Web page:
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Let’s take a look at Ssamjang – the spicy, savory, sweet and funky Korean condiment used for everything – from a dipping sauce for Korean BBQ ssam wraps to a full-flavor dip for your vegetable platter.
What is ssamjang?
Ssamjang is a thick Korean condiment made of gochujang, doenjang, garlic, onion, scallions, sugar, and sesame oil.
It’s used primarily as a dipping sauce at Korean BBQ joints – pairing its funky, salty, sweet heat with meats such as bulgogi and galbi that are wrapped in perilla or lettuce leaves (ssam).
Ssam means ‘wrap’ – and jang translates roughly into ‘paste’.
You might think of it as a Korean barbecue sauce.
The flavor profile is tends to be quite strong – a marriage of spicy, smoky, sweet, savory, and pungent notes.
How to use ssamjang
As mentioned, ssamjang pairs perfectly with the grilled meats and seafood usually served with Korean BBQ. The flavors work in tandem with the char on the meat – and the cool, crisp leafy greens used as a wrap.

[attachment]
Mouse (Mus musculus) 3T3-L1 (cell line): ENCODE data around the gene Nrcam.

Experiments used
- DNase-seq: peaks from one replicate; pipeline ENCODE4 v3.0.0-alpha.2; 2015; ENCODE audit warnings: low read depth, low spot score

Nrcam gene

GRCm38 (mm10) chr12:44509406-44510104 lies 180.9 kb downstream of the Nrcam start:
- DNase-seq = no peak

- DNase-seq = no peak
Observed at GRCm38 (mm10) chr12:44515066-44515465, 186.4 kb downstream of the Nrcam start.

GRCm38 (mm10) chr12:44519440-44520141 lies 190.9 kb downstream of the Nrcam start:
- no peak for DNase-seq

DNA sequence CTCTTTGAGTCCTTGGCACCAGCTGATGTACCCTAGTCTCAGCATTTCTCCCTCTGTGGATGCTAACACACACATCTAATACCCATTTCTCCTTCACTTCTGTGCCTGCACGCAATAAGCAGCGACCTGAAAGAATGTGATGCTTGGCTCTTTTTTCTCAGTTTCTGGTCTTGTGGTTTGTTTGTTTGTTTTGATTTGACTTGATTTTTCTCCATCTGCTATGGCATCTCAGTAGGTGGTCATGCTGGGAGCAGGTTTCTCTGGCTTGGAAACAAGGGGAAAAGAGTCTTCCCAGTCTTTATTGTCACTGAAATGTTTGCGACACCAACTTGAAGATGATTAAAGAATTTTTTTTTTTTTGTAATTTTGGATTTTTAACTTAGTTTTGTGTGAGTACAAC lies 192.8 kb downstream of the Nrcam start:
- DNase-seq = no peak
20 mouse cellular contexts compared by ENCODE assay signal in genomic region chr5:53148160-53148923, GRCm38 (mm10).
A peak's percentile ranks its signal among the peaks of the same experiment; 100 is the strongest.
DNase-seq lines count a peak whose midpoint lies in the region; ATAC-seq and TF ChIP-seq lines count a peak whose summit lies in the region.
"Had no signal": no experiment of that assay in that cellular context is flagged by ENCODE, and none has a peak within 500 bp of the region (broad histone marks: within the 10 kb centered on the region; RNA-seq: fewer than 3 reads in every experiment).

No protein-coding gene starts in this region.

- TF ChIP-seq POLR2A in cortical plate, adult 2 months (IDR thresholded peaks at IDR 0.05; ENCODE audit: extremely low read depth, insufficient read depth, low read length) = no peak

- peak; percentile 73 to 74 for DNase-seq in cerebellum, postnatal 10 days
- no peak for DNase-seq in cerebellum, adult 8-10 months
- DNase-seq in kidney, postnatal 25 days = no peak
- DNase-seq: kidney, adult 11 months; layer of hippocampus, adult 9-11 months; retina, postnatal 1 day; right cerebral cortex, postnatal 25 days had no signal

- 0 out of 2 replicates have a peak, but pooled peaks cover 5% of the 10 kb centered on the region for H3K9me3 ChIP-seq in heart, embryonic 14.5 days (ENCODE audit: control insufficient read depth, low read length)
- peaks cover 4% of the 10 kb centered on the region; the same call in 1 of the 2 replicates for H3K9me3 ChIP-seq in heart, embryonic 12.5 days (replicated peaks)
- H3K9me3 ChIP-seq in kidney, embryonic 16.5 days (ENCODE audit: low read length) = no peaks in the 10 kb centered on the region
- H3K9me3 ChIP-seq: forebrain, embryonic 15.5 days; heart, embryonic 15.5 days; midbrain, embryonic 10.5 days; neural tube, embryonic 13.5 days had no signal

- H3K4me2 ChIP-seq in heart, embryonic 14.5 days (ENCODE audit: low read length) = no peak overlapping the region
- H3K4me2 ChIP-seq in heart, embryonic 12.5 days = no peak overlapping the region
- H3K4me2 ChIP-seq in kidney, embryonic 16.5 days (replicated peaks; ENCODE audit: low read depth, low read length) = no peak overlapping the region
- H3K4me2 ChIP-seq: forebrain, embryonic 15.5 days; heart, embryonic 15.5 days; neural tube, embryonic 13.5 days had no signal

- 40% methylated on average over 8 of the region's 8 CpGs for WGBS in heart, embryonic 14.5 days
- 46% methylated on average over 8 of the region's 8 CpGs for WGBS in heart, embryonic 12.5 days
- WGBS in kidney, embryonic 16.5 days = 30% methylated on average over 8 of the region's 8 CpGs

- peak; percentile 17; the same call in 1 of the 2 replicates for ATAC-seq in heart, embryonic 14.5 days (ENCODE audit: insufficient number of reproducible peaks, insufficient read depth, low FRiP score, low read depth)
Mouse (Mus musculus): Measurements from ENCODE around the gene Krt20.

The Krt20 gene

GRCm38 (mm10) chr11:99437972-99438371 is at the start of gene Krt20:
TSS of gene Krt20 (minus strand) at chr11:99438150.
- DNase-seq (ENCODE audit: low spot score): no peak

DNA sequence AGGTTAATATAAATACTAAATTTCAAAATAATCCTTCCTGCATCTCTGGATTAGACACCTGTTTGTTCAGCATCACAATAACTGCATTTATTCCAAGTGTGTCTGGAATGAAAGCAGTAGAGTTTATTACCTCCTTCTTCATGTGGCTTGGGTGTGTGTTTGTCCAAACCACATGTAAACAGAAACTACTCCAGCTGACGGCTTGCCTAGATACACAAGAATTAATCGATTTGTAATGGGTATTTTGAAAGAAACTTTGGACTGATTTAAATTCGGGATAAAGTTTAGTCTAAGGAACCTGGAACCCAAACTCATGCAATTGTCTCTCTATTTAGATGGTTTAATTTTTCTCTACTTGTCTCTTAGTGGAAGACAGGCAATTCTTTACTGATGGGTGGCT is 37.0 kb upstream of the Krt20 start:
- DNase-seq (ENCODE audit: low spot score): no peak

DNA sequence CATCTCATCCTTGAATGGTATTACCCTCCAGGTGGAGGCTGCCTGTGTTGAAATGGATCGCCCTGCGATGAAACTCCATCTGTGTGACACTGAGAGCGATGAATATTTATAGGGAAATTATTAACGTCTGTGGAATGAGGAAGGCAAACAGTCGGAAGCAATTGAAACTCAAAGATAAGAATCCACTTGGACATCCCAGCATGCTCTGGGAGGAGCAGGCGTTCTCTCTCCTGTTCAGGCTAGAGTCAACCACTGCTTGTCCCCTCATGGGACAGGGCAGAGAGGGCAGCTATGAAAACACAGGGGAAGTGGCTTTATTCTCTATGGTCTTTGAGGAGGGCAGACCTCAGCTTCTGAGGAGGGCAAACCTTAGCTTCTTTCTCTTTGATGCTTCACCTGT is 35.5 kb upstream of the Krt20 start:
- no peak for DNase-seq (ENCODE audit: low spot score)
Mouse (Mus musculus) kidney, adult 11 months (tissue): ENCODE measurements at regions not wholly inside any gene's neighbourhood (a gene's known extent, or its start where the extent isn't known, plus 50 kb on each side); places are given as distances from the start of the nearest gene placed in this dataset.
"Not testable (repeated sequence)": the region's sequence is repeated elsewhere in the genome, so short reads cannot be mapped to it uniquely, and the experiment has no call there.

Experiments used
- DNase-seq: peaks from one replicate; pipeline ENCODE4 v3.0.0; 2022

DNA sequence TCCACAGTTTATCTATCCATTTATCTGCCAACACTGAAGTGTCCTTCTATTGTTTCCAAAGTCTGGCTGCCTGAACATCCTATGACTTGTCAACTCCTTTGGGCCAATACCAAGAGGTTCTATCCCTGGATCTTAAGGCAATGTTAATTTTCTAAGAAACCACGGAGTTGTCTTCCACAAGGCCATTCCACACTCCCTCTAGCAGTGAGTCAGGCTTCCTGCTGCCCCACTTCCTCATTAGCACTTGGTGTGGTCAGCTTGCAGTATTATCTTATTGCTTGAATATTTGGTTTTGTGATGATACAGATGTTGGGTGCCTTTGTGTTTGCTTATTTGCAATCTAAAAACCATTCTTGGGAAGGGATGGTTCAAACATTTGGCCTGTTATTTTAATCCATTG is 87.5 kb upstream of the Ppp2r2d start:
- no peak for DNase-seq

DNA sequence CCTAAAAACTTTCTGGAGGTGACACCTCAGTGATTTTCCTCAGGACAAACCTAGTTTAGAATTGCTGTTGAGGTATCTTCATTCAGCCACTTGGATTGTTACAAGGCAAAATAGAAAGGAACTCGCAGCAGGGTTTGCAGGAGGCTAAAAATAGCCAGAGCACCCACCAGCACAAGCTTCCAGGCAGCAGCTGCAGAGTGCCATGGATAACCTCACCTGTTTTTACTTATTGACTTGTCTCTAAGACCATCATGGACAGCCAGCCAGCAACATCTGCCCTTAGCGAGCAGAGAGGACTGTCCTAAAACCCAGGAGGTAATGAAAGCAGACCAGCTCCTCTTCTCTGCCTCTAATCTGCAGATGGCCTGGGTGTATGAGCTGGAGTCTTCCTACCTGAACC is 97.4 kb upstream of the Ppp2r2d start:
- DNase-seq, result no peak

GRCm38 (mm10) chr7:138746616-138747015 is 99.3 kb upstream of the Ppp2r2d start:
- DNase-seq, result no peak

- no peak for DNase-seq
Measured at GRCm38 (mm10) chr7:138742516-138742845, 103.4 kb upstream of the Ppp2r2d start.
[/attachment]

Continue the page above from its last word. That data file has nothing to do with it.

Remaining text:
However, it can be much more than a barbecue dipping sauce.
You can use ssamjang as a flavorful marinade for meats, tofu and veggies prior to cooking them.
And my favorite use of this funky Korean condiment is as a dip for freshly cut vegetables on a veggie platter. Place it in the center of the tray (much as you would a dish of hummus or ranch) and watch your guests tear into it.
But feel free to experiment! I’ve also used ssamjang on sandwiches and wraps (it’s delicious mixed with mayo).
Want to add effortless flavor to a burger? Spread a bit on the bun and prepare for tastebud nirvana. It also makes the best french fry dipping sauce!
Where to buy ssamjang
It’s fairly easy to track down ssamjang at most Asian grocery stores. While it may not be as readily available as gochujang in Western grocery stores, it may also be worth a look in the Asian ingredients aisle at your corner shop.
And since it’s a shelf-stable food until opened, you can always grab ssamjang on Amazon.
However, there’s no need to make a special trip to the store. You can make ssamjang at home fairly easily with a handful of ingredients.
How to store ssamjang
If you make your own homemade ssamjang, keep any unused portion covered and refrigerated – and use within 7 days.
Commercially produced ssamjang typically has a longer shelf life. You see, since this fermented food has a fairly high salt content, as long as it’s kept covered and refrigerated after opening, you should be good for a stretch.
It’s always best to follow any use-by dates – and use your best judgement otherwise. If it looks off, bin it. Better safe than sorry.
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